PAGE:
LANGKAWI ISLAND

Langkawi, officially known as Langkawi the Jewel of Kedah (Malay: Langkawi Permata Kedah) is an archipelago of 104 islands in the Andaman Sea, some 30 km off the mainland coast of northwestern Malaysia.

Surrounded by turquoise sea, the interior of the main island is a mixture of picturesque paddy fields and jungle-clad hills; Langkawi is the ultimate holiday paradise that offers a natural backdrop of sun-drenched beaches and ancient rainforests teeming with exotic plant and animal life. Langkawi is also a Duty Free island. Perfect for shopping!

The islands are a part of the state of Kedah, which is adjacent to the Thai border. On 15 Jul 2008, Sultan Abdul Halim of Kedah consented to the change of name to Langkawi Permata Kedah in conjunction with his Golden Jubilee Celebration.

Beaches
Some of the most popular beaches are Pantai Cenang, Pantai Tengah, Burau Bay, Pantai Kok and Datai Bay. Pantai Cenang is a picturesque beach with long stretches of fine white sand. It has numerous restaurants and bars for evening entertainment, several hosting live music and for watching the sunset. The beach is lined with tall coconut and casuarina trees. Pantai Tengah is separated from Cenang by a small cape.

Burau Bay, fringed by rocky outcrops, is the favourite place of migratory birds in Langkawi. Pantai Kok is a quiet beach against a backdrop of limestone hills. Datai Bay has a combination of forests and sea, its white sandy beach is backed by lush forest.

World Heritage
The 10,000 hectares of Langkawi and its 104 islands were declared a Geopark by the United Nations Educational, Scientific and Cultural Organisation (UNESCO) in 2007.

Attractions
Cable car: The Langkawi Cable Car takes visitors up to the peak of Gunung Mat Chinchang, where the Langkawi Sky Bridge is located. The Sky Bridge was closed in 2012 for maintenance and upgrading, but reopened in February 2015.

The start of cable car ride is located in the Oriental Village where there are a number of attractions, including a 3-Dimensional art museum known as Art in Paradise.

The Kilim Karst Geoforest Park (The Kilim River): This area actually consists of three river estuaries that stretch from the Kisap village approximately 10 km to Tanjung Rhu and they are all interconnected. They are rich in wildlife and tourists may see hairy nosed sea otters, brown winged kingfishers, monitor lizards and swimming macaque monkeys. Limestone, inherently porous, forms caves and there are several in the mangroves. One of Langkawi’s natural beauty spots is the Pirate Lagoon just outside the river. Technically this is a collapsed cave (hong) consisting of a cave entrance from the sea emerging into a hidden lagoon with towering, limestone escarpments and smaller caves.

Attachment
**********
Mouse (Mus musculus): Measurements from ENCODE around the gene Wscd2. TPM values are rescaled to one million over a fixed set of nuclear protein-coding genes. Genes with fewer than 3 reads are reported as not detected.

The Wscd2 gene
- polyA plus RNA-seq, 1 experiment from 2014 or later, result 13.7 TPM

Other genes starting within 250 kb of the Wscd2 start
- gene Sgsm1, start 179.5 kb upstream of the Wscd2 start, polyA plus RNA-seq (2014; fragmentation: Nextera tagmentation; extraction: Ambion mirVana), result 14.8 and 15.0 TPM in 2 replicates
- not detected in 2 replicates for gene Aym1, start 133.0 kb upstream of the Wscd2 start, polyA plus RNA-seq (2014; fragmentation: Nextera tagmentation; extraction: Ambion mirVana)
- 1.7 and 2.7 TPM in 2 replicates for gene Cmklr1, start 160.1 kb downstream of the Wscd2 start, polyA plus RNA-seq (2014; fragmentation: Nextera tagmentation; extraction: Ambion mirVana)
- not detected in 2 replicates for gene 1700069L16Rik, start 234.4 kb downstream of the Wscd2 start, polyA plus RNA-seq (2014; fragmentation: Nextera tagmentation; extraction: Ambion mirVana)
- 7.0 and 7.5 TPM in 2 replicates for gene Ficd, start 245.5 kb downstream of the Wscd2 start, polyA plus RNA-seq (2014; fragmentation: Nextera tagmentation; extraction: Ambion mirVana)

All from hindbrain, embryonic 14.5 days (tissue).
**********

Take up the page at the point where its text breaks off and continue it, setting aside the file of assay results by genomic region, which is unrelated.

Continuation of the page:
The island is also recognized for its excellent diving opportunities and this tropical gem hides a treasure trove of other exciting holiday opportunities. From the expansive Underwater World Langkawi to the soaring Cable Car in Pantai Kok, Langkawi is an electrifying locale that keeps visitors coming back for more.

Langkawi – The name…
The name Langkawi is thought to have existed by the early 15th century, although in the 16th century the island of Langkawi was also marked on maps variously as Langa, Langka, Lansura, and Langapura.

Langkawi is synonymous with ‘tropical paradise’. Since 2008 the archipelago’s official title has been Langkawi Permata Kedah (Langkawi, the Jewel of Kedah), no doubt inspired by the island’s clear waters, relatively pristine beaches and intact jungle.

There are many suggestions for the origin of the name of Langkawi. According to one interpretation, Langkawi means island of the reddish-brown eagle in colloquial Malay. The Malay word for eagle is helang – which is shortened to “lang”, while kawi is the name of a red stone used as a chalk to mark goods. This interpretation was used to create the landmark sculpture of an eagle as the symbol of Langkawi at Dataran Lang (Eagle Square) in Kuah.

It is however widely believed that Langkawi is also the same as the Lanka or Langkapuri mentioned in Indian sources. The name is thought to be related to Langkasuka, an old kingdom thought by some to have links with Kedah, and puri means a castle with a moat or a palace. Some also thought that Langkawi means “many beautiful islands”, langka being a Sanskrit word meaning “beautiful” while wi means “many”.

Be transported back in time with the enthralling folklore and fascinating legends of Langkawi.